Flight at Marble Arch

David Breuer-Weil’s monumental bronze sculptures will be recognisable to many Londoners after high profile installations in Victoria, King’s Cross and the West End. His latest sculpture depicts the virtually impossible – a magical sculpture of a flying man taking off from Marble Arch.

A hallmark of Breuer-Weil’s monumental works is the very physical nature of the pieces with their deliberately textured surfaces and, when creating this work, he spontaneously covered the surface of the sculpture in pictures and words.

While sculpture, especially bronze, is often thought to represent weight and place, the image of the flying man represents the opposite – weightlessness and freedom. Flight shows an airborne man - the quintessential modern image of a human on the move. In today’s world, nobody is bound to one particular place and we think nothing of travelling thousands of miles in one day.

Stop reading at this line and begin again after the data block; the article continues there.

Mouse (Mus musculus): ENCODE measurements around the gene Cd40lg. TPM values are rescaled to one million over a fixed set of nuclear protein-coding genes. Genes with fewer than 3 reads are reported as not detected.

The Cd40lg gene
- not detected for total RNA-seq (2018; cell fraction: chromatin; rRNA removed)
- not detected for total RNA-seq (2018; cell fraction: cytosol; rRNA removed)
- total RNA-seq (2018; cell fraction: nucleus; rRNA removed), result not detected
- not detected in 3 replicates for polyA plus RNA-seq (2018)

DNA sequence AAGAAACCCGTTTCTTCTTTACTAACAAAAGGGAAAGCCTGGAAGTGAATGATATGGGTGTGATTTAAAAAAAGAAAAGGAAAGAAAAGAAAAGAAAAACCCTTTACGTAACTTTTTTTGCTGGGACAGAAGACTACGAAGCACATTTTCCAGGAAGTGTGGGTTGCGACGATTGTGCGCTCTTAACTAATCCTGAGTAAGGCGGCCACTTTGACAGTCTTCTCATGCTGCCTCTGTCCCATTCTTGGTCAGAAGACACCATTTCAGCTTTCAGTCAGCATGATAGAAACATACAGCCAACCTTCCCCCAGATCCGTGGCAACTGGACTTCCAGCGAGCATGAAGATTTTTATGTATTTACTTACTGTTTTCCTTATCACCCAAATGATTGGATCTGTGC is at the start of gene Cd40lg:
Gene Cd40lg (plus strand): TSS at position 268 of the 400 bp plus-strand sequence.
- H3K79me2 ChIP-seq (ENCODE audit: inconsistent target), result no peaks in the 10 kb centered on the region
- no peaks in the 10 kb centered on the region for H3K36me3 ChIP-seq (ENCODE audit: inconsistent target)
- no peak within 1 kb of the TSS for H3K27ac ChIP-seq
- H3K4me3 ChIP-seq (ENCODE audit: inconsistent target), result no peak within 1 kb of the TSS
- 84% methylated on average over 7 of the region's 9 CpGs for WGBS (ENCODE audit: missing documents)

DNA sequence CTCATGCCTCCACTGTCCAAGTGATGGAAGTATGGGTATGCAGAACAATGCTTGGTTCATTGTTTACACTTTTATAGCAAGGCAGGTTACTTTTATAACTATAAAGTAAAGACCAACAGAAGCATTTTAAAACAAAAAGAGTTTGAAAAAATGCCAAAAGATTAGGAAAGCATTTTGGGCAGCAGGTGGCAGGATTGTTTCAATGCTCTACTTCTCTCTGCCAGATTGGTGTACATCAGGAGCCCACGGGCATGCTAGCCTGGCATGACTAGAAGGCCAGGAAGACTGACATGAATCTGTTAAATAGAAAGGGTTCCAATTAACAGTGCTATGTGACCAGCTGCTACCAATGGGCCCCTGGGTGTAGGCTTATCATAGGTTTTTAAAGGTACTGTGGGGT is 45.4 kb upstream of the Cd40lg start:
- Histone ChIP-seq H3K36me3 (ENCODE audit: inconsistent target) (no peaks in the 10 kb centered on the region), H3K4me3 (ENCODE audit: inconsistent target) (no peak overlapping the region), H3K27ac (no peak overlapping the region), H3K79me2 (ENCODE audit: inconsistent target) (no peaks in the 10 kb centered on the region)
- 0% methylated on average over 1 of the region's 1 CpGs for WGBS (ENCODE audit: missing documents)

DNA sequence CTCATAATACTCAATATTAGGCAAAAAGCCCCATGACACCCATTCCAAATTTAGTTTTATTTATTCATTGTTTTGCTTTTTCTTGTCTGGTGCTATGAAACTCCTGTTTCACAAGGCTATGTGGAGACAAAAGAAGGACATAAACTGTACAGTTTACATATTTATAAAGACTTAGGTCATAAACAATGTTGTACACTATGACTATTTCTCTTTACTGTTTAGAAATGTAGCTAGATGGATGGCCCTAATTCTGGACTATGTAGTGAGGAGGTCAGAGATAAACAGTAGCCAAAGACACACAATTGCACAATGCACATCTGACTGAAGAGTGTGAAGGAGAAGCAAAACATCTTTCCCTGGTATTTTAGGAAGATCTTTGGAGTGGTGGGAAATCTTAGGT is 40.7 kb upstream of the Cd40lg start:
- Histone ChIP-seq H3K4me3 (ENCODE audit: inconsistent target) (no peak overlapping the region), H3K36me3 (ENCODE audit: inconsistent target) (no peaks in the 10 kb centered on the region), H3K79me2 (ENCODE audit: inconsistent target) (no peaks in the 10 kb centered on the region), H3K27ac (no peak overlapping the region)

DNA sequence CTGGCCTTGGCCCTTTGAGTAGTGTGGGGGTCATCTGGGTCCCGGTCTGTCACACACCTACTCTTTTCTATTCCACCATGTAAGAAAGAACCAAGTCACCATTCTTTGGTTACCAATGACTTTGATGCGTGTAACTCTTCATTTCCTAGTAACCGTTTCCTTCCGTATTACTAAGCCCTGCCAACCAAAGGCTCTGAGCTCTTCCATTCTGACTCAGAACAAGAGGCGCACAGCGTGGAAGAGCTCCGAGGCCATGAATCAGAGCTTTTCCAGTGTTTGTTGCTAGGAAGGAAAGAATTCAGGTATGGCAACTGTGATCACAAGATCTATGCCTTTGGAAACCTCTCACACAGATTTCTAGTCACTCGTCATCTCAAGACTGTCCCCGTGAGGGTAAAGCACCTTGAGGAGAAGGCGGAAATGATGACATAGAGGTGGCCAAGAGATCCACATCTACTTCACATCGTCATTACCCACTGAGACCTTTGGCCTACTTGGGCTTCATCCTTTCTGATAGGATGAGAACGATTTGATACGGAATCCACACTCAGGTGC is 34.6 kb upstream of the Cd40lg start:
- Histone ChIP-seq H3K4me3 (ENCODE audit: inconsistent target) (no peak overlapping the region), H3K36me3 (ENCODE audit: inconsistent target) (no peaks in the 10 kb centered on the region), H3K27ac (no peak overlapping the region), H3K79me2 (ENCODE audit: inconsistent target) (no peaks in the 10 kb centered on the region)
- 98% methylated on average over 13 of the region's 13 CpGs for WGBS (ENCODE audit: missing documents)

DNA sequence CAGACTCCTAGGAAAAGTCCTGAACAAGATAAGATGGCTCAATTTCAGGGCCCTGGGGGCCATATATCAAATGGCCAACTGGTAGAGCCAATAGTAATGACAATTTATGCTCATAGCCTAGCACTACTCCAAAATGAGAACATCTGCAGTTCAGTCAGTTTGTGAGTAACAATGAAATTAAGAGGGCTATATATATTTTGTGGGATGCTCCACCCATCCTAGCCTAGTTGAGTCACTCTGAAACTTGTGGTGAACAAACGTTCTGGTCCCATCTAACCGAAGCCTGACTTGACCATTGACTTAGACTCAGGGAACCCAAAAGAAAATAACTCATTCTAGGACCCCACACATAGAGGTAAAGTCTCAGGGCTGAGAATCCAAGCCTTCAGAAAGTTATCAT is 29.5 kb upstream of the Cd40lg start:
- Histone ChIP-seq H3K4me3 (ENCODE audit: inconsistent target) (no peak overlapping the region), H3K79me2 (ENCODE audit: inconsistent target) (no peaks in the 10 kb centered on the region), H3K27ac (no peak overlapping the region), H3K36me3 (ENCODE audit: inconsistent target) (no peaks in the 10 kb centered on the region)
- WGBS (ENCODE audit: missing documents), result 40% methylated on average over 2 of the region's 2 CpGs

Breuer-Weil comments “I fly all the time and produce a large number of my drawings and small paintings when in flight. Flying frees the mind. Human aspiration and ambition has always been represented by the idea of flying. But it is also about human and artistic freedom, the possible flights of the imagination where anything is possible.

Other works by the artist can be seen in Cavendish Square, Portman Square and against the backdrop of the Saint Pancras Church on the Euston Road.

Flight is exhibited in conjunction with Christie’s Private Sales.